What struck me was the wording on the sign advertising these chocolates for 25p each:

Gianduja chocolate: hazelnuts, chocolate. Contains nuts.

It makes you wonder. Essentially the message to customers with a nut allergy is stated twice, which means that they suspect that not all customers will get the clue in the last four letters of “hazelnuts”.

Posted by bigblue on 10/01/2007 at 09:36 PM
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Tuesday, 09 January 2007
Another lucky day

cat

This is a friend’s cat - quite shy.

Today was another lucky day. I received an email advising me that I have won the lottery:

BRITISH LOTTERY
The Lottery Company
P.O Box 789
Harrogate HG1 2YR England

YOU HAVE WON £1,500,000 POUNDS STERLING

Our Dear Winner,

You have won the sum of £1,500,000 (one million five hundred thousand great British pounds sterling) from BRITISH LOTTERY on our 2007 new year charity
bonanza.

The winning ticket was selected from a Data Base of Internet Email Users,from which your Address came out as the winning coupon.

We hereby urge you to claim the winning amount quickly as this is a monthly lottery. Failure to claim your win will result into the reversion of the fund to our following month.

You are therefore requested to contact immediately out Claims Department below quoting winning number: WINNING NUMER-06010110.

Barrister. Luis Santiago
Alpha Consultants Lawfirm & Schmidtz Associates
(Solicitors Advocates & Arbitrators)

Phone:+447024031089
Official Email: .(JavaScript must be enabled to view this email address)

Provide the following information needed to process your winning claim.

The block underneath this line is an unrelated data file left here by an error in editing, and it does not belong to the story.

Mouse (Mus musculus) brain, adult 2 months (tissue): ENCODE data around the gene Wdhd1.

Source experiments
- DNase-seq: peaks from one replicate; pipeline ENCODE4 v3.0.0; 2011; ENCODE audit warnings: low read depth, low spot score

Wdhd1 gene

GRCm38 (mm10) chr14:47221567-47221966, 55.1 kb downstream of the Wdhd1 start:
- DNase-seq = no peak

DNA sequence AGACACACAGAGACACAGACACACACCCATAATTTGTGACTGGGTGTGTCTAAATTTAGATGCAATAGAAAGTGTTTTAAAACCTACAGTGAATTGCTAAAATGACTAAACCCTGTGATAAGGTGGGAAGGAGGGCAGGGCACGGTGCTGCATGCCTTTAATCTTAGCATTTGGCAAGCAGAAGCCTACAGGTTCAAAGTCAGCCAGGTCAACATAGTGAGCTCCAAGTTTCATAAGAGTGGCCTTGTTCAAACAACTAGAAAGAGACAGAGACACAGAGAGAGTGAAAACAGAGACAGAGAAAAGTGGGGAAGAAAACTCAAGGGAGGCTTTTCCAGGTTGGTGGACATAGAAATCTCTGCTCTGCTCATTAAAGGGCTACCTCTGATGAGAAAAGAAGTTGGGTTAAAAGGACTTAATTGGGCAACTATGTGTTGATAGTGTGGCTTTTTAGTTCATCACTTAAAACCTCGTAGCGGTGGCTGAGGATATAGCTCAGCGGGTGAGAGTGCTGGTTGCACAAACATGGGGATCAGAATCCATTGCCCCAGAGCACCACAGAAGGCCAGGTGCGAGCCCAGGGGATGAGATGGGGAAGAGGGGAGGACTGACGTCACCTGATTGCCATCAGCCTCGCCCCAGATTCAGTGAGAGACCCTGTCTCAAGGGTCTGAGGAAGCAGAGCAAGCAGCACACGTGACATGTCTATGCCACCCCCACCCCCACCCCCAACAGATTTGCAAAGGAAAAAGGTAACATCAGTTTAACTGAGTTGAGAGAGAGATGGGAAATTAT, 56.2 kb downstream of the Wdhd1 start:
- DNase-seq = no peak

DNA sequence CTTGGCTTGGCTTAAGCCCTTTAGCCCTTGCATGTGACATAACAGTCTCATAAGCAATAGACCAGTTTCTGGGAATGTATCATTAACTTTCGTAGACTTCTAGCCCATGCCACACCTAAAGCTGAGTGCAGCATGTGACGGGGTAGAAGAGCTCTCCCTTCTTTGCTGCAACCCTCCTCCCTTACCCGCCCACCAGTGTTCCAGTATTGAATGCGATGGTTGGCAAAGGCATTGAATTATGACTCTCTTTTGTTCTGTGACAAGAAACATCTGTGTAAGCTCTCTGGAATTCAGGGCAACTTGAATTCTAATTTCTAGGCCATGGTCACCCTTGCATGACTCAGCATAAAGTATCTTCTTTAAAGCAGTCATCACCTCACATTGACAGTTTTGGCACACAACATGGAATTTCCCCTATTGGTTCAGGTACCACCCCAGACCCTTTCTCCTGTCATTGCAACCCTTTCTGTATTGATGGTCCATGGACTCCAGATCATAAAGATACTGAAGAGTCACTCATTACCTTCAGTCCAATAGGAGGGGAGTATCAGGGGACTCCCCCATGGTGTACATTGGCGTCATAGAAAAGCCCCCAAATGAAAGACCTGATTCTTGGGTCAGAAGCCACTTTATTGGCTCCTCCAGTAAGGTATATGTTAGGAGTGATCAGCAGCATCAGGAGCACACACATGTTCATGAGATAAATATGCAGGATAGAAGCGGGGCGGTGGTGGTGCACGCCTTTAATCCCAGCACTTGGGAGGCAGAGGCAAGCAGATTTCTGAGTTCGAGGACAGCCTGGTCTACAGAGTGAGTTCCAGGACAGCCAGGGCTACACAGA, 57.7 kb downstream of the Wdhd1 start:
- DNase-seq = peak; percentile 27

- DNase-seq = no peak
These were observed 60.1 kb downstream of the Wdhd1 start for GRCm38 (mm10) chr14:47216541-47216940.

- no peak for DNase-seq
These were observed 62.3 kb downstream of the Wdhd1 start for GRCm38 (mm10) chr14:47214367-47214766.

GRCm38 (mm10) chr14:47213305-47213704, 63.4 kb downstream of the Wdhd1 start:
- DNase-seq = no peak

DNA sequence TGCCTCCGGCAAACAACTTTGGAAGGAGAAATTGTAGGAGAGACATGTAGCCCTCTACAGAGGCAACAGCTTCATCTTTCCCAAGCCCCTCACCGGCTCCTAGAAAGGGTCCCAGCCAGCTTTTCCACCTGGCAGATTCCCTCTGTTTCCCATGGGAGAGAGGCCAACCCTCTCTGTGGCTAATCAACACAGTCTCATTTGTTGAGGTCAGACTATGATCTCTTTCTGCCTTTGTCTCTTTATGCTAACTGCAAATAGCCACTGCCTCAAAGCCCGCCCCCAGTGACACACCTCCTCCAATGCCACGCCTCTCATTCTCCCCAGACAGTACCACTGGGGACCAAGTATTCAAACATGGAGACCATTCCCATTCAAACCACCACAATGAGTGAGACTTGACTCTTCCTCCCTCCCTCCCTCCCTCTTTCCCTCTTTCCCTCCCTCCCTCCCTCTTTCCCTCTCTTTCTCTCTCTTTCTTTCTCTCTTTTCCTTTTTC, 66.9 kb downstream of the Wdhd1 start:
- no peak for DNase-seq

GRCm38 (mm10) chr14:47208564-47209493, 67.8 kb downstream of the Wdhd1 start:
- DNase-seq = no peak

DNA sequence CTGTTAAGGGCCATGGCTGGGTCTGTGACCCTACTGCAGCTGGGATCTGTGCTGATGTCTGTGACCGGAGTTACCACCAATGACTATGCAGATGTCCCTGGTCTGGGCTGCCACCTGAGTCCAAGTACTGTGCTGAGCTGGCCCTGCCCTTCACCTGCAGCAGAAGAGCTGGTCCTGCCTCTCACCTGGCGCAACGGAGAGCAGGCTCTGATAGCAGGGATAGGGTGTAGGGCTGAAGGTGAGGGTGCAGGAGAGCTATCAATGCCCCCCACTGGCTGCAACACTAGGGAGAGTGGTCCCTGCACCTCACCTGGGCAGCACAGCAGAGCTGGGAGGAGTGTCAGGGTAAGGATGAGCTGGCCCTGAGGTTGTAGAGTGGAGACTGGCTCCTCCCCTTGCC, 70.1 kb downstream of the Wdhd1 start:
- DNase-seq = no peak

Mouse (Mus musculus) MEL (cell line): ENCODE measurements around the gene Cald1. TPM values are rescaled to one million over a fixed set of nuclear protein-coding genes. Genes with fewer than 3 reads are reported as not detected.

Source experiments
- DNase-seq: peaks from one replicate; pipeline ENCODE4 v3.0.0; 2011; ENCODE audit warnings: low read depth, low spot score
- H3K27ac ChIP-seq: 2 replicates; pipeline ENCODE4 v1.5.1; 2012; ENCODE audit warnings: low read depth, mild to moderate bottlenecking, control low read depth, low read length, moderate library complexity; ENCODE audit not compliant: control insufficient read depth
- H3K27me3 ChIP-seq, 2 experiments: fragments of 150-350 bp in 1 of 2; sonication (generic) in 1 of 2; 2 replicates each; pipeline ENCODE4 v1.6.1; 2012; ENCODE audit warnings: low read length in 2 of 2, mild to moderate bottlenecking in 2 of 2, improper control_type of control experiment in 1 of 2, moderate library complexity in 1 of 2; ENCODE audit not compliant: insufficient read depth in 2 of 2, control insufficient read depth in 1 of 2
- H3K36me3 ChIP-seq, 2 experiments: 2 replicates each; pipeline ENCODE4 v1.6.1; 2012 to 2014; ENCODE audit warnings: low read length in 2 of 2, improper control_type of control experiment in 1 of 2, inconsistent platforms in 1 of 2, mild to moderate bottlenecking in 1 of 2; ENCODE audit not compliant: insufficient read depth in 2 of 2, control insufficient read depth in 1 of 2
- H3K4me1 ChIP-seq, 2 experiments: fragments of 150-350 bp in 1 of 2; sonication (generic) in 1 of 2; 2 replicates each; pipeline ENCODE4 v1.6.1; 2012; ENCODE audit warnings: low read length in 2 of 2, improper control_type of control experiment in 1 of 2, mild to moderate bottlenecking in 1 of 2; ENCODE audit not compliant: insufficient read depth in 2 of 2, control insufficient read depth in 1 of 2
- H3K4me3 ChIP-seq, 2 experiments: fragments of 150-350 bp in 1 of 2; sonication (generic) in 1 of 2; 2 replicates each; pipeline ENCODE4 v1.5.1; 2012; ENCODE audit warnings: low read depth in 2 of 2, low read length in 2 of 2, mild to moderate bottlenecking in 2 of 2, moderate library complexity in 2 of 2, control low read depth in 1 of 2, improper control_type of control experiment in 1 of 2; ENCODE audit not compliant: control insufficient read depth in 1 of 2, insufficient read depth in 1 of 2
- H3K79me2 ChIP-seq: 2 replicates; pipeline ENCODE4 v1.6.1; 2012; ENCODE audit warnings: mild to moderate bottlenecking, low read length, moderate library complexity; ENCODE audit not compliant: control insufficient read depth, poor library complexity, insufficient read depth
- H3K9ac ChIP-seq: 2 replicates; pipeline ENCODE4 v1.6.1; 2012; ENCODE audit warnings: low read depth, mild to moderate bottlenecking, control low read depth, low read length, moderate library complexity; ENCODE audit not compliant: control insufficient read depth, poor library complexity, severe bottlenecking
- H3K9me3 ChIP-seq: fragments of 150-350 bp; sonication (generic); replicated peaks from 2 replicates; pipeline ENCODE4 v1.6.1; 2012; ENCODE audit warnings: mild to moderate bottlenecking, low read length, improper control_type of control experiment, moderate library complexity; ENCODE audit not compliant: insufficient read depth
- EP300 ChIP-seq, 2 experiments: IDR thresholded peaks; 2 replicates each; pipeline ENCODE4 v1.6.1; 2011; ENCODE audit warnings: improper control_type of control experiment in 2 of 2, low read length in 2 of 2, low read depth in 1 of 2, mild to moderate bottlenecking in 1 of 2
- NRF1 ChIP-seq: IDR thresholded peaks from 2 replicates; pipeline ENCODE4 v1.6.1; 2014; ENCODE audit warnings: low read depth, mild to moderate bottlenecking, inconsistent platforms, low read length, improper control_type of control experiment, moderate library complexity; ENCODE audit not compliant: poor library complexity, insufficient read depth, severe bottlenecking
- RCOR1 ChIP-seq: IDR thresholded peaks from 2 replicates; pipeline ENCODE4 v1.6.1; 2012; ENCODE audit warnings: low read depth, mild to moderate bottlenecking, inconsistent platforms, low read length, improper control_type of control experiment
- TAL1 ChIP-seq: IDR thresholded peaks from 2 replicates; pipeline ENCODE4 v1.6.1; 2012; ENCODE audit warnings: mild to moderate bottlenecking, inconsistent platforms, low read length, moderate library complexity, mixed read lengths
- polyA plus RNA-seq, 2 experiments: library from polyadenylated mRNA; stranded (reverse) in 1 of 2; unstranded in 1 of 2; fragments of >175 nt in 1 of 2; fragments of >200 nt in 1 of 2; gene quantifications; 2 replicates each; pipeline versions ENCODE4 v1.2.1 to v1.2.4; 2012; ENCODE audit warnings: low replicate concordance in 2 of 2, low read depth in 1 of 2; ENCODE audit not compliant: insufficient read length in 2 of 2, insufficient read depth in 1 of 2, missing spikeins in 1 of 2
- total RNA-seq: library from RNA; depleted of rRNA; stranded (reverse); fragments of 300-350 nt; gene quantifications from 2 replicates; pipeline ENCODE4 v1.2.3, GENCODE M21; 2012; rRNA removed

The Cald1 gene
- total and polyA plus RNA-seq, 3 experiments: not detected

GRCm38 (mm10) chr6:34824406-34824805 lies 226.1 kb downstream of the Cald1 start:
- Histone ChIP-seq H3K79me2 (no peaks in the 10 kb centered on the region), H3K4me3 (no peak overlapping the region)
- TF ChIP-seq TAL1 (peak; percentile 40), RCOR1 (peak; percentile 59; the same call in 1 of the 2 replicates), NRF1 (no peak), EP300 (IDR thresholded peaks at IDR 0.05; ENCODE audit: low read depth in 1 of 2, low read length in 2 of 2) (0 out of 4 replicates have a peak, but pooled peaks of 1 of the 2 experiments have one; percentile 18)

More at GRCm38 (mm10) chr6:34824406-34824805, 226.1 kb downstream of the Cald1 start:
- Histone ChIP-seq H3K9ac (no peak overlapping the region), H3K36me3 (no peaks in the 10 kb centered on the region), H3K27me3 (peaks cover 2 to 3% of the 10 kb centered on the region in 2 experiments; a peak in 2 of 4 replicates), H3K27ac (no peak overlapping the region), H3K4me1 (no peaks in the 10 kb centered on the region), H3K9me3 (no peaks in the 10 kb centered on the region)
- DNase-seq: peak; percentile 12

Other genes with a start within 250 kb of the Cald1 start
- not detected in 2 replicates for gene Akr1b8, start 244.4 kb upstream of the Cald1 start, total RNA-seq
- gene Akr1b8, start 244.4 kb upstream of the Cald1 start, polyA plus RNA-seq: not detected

(a) Your full Name
(b) Your full Address
(c) Your Telephone and fax numbers
(d) Your Age
(e) Your occupation
(f) Your country of origin

Congratulations once again.

please quote your winning number.

Regards,
Mrs. Susan Moore
CO-ORDINATOR
BRITISH LOTTERY

I have highlighted the suspicious sentence in bold above. Since when is the British lottery chosen from a database of internet email users?  Anyway it seems that Susan Moore has been up to her tricks for a while. Click here for another example of here work.

Posted by bigblue on 09/01/2007 at 10:03 PM
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Monday, 08 January 2007
Red deer

deer

A deer in the 1000 acre park at Knole, in Sevenoaks, Kent.  I wrote last week (see comment) about a succession of black men named “John Morockoe” working at this estate. The Wikipedia article linked to above has some further information about the estate:

The house was built by Thomas Bourchier, Archbishop of Canterbury, between 1456 and 1486. On Bourchier’s death, the house was bequeathed to the See of Canterbury — Sir Thomas More appeared in revels there at the court of John Morton — but in 1538 it was taken from Archbishop Thomas Cranmer — and enlarged — by King Henry VIII. It is reputed to be a ‘calendar house’, having 365 rooms, 52 staircases and 7 courtyards.